Instead of giving money to the government, it turns out more than a few U.S. companies are actually making money off their income taxes.
In a recent report by the Citizens for Tax Justice (CTJ) and the Institute on Taxation and Economic Policy, 26 of 30 Fortune 500 companies examined had negative income tax rates on profits made in the U.S. between 2008 and 2011 (h/t Think Progress).
The findings may seem contradictory with recent news that the U.S. has the highest corporate tax rate among developed nations at 39.2 percent. But due to loopholes in the tax code and federal tax subsidies, very few companies actually end up paying the full "statutory" rate.
As it stands now, the actual tax rate corporations pay, called the "effective" tax rate, is at 12.1 percent of profits, the lowest level it's been since 1972, Think Progress reports. Likewise, tax revenue as a percentage of gross domestic product is at lows not seen since the 1940s, according to CTJ.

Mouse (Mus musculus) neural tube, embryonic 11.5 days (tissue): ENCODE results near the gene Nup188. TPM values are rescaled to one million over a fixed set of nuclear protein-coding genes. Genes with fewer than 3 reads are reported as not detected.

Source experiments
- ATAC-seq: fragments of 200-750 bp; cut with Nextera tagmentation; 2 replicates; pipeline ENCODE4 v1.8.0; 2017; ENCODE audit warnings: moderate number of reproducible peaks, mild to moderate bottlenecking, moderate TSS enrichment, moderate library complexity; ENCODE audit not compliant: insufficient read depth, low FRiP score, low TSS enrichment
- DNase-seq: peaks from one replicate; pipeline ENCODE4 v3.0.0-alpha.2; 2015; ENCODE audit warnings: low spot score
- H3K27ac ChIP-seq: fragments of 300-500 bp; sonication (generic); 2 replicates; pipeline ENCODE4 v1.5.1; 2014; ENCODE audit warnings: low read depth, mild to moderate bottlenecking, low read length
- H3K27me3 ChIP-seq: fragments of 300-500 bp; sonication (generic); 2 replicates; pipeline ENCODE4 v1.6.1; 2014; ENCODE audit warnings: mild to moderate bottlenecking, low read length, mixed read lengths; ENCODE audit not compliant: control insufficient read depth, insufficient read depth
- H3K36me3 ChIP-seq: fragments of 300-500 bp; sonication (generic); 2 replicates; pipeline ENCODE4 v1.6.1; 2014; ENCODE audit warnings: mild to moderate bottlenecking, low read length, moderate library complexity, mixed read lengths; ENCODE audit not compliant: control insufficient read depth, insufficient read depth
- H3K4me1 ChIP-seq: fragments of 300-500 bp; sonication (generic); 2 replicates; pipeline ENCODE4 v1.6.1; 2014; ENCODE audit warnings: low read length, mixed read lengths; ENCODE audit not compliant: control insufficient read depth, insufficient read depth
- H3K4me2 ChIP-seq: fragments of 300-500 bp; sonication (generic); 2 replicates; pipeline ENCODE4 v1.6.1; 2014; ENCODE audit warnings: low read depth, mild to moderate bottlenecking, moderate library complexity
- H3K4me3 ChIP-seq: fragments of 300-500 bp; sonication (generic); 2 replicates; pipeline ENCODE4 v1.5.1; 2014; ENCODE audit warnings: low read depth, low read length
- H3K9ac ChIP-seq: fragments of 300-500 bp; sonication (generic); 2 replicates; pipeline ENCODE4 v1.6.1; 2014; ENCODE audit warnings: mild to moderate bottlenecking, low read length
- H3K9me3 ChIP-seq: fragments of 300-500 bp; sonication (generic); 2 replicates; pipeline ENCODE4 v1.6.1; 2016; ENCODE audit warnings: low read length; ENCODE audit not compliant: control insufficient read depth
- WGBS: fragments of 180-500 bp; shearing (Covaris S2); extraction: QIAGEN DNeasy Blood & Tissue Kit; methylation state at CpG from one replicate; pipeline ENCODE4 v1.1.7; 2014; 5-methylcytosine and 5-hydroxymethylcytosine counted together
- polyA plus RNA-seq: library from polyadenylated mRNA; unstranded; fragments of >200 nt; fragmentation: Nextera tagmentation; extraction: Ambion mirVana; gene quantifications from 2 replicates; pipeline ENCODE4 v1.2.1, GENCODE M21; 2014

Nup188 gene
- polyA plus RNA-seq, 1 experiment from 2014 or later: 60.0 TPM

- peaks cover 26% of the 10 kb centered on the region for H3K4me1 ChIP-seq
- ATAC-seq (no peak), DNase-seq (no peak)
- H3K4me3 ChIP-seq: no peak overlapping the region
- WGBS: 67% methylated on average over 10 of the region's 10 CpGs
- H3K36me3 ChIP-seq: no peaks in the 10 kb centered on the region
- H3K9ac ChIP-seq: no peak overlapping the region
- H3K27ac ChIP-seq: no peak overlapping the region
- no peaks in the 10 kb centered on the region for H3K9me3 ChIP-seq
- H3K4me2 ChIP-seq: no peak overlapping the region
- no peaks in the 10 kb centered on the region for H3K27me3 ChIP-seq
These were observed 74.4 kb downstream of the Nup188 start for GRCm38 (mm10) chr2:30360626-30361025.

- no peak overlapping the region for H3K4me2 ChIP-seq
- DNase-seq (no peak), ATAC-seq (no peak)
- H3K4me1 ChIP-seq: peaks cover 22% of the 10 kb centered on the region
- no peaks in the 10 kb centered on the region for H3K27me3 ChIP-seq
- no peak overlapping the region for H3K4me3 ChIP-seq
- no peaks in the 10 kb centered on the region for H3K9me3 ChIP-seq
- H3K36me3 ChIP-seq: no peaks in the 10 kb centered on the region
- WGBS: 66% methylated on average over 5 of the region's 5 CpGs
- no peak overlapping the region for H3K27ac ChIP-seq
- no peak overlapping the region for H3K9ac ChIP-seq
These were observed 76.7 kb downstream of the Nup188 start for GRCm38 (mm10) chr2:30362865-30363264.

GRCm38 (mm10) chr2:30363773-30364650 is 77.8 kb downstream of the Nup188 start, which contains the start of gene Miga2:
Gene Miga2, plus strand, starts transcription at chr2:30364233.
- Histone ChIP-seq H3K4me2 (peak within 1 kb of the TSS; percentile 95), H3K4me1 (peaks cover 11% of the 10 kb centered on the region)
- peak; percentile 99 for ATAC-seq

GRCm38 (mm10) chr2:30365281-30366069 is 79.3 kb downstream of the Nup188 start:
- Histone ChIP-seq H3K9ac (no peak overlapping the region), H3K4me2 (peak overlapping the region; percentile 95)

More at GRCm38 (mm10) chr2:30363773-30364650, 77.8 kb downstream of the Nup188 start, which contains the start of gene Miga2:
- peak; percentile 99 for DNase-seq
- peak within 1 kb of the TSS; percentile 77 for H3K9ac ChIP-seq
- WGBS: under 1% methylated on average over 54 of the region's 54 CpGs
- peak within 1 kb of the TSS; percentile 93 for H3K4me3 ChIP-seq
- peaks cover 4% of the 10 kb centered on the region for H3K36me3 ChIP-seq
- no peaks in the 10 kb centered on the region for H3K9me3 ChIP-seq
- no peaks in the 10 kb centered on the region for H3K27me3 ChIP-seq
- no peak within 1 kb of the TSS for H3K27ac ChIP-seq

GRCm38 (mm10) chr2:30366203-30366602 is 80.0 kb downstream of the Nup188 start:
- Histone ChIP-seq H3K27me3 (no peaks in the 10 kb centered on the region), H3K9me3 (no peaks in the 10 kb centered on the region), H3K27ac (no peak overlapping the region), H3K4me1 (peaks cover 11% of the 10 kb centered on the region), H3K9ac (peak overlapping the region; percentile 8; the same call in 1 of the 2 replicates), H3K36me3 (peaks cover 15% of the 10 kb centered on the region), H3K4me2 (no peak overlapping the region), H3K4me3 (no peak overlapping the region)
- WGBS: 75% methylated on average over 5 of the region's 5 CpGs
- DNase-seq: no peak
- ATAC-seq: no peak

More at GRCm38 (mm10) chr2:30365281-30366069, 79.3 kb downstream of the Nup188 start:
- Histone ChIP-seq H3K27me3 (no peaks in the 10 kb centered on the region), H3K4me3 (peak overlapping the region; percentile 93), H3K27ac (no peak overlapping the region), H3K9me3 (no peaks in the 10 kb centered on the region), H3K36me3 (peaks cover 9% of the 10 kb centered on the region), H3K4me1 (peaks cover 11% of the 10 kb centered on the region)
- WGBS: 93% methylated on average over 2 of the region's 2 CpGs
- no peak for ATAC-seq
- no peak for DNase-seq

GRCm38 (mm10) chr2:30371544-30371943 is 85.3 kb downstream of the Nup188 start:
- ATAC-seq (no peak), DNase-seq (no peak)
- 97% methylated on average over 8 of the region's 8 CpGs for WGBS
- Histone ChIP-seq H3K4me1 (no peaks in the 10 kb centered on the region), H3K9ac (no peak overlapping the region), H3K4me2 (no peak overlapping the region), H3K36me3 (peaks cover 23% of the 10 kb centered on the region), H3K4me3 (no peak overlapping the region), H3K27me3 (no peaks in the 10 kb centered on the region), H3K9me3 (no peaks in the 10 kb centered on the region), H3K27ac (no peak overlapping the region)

Due to these tax breaks, companies such as General Electric, Boeing and Verizon made more money after taxes from 2008 to 2011 than they did before filing them, according to the report. The 30 companies in the report made almost $6.5 billion on their taxes over the same time period. Conversely, if they had paid a tax rate of just 35 percent during that time, they would have provided the federal government with $78.3 billion in corporate tax revenue.
Here are the ten companies who've paid the least in taxes from 2008 to 2011, according to the Citizens for Tax Justice and the Institute on Taxation and Economic Policy: